Through much of U.S. history, newspapers and magazines were commercial enterprises where circulation and advertising revenues paid for journalism.
Times change. Obviously, both income streams are drying up in the Internet age. Cable TV news channels exist by delivering eyeballs to advertisers, but they’ve done little with complex and specialized fields like religion. (A notable TV exception is non-commercial, the “Religion & Ethics Newsweekly" show on PBS.)
A future possibility is that subsidies from non-profits will largely supplant that business model. If so, can reporters to support themselves? Will substantive news reporting mean chancey freelancing, or only part-time employment, or journalism as an unpaid hobby? Will reporters lacking old-style staff jobs make their actual living from public relations work, with conflicts of interest readers are unaware of? Will print media become expensive channels reaching a small elite audience?
Such grim thoughts are roused by the recent announcement of a significant $490,000 grant from the Henry Luce Foundation for religion coverage by The Atlantic and theatlantic.com. With this two-year grant, the magazine will hire a full-time religion editor and a second journalist with the goal of providing “the best conversation about global religion available today.”
An ambitious claim. But in its D.C.-based phase The Atlantic, at 159 years old, is the ASME’s 2016 Magazine of the Year and arguably America’s most important general-interest monthly. It has distinguished itself recently with a series of informative -- even definitive -- religion articles. Graeme Wood’s 2015 “What ISIS Really Wants” demonstrated that, yes, today’s terrorists are inspired by a specific heritage within Islam.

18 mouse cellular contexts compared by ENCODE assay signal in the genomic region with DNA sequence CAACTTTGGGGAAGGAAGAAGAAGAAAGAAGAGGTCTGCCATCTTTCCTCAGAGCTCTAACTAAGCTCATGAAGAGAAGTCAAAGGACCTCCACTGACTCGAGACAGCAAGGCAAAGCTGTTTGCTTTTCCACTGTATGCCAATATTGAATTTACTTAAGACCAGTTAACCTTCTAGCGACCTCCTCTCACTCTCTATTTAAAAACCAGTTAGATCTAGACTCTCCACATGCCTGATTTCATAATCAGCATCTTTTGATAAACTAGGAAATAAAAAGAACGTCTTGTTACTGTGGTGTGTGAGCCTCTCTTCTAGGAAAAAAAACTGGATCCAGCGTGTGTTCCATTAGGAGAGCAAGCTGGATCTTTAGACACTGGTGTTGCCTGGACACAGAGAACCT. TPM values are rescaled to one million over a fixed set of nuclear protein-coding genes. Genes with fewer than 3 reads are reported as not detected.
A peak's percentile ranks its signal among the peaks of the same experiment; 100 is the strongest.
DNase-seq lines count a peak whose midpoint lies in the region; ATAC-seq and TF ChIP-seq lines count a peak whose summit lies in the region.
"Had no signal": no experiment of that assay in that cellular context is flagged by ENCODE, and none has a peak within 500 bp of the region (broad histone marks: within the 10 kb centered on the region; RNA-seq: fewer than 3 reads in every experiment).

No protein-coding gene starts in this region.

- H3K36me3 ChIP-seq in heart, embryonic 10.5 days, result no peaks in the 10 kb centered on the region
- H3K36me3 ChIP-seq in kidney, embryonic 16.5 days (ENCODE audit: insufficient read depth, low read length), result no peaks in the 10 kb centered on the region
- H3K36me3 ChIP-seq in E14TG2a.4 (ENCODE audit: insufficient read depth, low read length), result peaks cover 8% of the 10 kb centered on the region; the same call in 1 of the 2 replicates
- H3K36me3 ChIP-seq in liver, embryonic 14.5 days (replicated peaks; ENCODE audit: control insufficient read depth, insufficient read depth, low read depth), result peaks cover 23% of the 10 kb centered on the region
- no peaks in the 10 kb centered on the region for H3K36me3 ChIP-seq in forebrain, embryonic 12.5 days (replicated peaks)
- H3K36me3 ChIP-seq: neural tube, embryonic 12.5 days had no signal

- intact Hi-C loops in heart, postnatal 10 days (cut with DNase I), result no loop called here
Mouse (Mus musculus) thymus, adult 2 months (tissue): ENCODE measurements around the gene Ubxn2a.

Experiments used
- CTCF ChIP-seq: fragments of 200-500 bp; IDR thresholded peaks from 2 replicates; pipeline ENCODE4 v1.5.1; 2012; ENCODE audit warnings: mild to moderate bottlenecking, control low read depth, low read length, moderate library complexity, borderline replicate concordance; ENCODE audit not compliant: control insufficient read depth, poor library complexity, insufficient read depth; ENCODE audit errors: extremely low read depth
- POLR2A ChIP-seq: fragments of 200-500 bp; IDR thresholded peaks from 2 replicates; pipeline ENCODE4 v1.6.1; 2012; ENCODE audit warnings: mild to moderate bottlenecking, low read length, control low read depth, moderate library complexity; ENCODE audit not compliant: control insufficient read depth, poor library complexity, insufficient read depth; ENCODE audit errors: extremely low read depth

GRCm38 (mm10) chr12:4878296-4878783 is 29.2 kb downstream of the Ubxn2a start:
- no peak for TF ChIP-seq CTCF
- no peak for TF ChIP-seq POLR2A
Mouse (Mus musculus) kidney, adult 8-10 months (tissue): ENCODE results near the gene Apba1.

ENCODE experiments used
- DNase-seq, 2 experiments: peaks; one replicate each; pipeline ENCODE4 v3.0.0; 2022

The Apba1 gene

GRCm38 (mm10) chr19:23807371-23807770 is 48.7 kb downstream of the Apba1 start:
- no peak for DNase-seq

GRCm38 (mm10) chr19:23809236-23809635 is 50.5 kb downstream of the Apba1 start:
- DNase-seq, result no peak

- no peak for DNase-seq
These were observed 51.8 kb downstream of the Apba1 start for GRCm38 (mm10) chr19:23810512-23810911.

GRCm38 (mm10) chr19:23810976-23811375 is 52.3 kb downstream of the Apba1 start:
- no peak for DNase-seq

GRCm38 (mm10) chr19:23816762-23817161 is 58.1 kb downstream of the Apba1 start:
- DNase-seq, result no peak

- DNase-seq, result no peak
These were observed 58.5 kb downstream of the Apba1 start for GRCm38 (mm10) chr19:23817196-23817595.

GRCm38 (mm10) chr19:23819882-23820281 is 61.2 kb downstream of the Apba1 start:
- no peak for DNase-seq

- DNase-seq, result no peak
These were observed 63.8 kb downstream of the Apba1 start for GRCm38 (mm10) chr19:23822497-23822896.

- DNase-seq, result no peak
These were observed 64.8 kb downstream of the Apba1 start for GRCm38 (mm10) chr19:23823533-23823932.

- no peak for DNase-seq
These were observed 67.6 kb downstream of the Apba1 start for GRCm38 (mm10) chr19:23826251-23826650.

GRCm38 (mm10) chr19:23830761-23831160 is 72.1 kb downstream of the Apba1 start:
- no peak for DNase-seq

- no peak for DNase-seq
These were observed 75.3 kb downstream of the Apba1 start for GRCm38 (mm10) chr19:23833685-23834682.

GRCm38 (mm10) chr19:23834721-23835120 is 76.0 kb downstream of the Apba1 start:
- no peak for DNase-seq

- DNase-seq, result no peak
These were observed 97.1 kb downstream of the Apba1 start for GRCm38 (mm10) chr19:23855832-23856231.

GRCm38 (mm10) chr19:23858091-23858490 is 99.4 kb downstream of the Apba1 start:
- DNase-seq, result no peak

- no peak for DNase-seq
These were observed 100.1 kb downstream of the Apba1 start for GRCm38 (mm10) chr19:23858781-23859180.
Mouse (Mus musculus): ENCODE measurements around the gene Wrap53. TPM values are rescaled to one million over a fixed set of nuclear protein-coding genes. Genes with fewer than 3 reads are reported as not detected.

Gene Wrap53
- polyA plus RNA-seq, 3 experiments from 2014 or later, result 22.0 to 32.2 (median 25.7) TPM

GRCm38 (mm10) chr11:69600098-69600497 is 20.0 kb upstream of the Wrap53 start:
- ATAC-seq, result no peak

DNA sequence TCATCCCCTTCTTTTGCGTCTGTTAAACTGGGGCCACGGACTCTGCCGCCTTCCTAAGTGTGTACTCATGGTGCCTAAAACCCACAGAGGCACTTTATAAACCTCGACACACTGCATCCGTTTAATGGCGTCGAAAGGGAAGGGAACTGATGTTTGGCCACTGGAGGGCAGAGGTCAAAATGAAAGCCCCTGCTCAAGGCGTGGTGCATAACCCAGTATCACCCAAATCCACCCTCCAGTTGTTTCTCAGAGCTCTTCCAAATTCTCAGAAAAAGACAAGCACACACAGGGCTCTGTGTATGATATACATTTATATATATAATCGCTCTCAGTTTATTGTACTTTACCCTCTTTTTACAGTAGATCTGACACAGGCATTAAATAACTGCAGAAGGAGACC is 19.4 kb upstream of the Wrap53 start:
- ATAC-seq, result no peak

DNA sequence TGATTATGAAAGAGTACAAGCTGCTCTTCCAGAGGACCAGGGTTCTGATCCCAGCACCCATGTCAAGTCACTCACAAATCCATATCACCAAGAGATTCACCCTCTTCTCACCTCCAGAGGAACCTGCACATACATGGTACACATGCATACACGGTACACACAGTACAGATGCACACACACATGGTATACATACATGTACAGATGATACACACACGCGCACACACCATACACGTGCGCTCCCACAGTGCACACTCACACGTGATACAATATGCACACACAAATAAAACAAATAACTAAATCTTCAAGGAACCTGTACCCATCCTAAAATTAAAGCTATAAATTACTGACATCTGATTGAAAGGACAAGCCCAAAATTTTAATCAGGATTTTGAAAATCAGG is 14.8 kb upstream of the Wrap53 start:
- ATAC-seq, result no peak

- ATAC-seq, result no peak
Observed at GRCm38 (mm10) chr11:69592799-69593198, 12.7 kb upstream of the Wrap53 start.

Staffer Emma Green has produced a series of notable pieces this year, e.g. “Trump’s Sunday School.” The current edition offers Ariel Sabar’s “The Unbelievable Tale of Jesus’s Wife,” a classic demolition of that fatuous liberal academic (and journalistic) fad.
The Luce Foundation, of course, evokes a journalistic dynasty. It was funded by donated stock from Time Inc. co-founder Henry Luce (1898–1967), a Presbyterian Misssionary Kid raised in China, and by his second wife Clare Boothe Luce (1903–1987), a onetime magazine journalist and, in 1946, a celebrated Catholic convert. Luce’s Time magazine pioneered in religion news coverage from its 1923 founding [disclosure: The Guy worked for its religion section 1969–1998].
The Atlantic’s form of magazine journalism is distinct from the Time religion format prior to the current shrinkage of its “back of the book” sections. Except for cover stories and “major takeouts” inside, Time items have been heavily condensed. The newsmagazine’s outlook regarding religion was quite interpretive, and yet was more or less nonpartisan, often with multiple staffers involved. Magazines like The Atlantic feature long-form articles with a strong point of view from a single bylined writer, an equally valid and valuable aspect of non-fiction journalism.
Related story ideas: (1) Michael Gilligan, Luce Foundation president since 2002, launched the “Initiative on Religion in International Affairs” that’s aiding The Atlantic. He formerly worked at the Association of Theological Schools and was academic dean of the Pontifical College Josephinum, and chairs the United Board for Christian Higher Education in Asia.
(2) Which foundations are today’s key players in religious granting? For example, Luce ($825 million in assets) also funds scholars through its Theology Program. The Lilly Endowment, stemming from the pharmaceutical giant ($11.8 billion in assets), is crucial because religion is one of three main program areas. Philadelphia-based Pew Charitable Trusts ($824 million in assets), from the Sun Oil clan, was once a strategic resource for evangelical Protestantism. Now religion is merely one of 34 fields of interest and mostly that’s Pew Research Center polling about faith, a great resource for journalists and researchers.